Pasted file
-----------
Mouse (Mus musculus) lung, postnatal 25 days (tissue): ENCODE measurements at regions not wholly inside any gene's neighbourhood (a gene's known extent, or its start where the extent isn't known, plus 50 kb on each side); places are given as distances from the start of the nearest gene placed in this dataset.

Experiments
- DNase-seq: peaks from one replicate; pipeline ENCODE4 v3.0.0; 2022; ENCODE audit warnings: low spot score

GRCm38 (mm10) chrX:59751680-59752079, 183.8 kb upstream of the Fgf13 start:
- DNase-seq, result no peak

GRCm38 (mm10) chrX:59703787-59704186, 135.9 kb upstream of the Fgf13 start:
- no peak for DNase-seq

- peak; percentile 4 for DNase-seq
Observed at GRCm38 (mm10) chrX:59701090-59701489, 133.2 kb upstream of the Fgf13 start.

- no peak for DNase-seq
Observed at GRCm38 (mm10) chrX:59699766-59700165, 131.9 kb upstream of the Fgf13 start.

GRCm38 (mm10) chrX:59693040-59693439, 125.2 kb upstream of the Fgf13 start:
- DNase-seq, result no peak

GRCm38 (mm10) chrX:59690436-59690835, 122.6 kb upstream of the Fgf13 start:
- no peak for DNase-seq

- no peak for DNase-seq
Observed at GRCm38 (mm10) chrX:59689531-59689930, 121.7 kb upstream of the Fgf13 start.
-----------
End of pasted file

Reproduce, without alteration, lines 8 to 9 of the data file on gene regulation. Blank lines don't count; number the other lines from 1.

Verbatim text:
- peak; percentile 4 for DNase-seq
Observed at GRCm38 (mm10) chrX:59701090-59701489, 133.2 kb upstream of the Fgf13 start.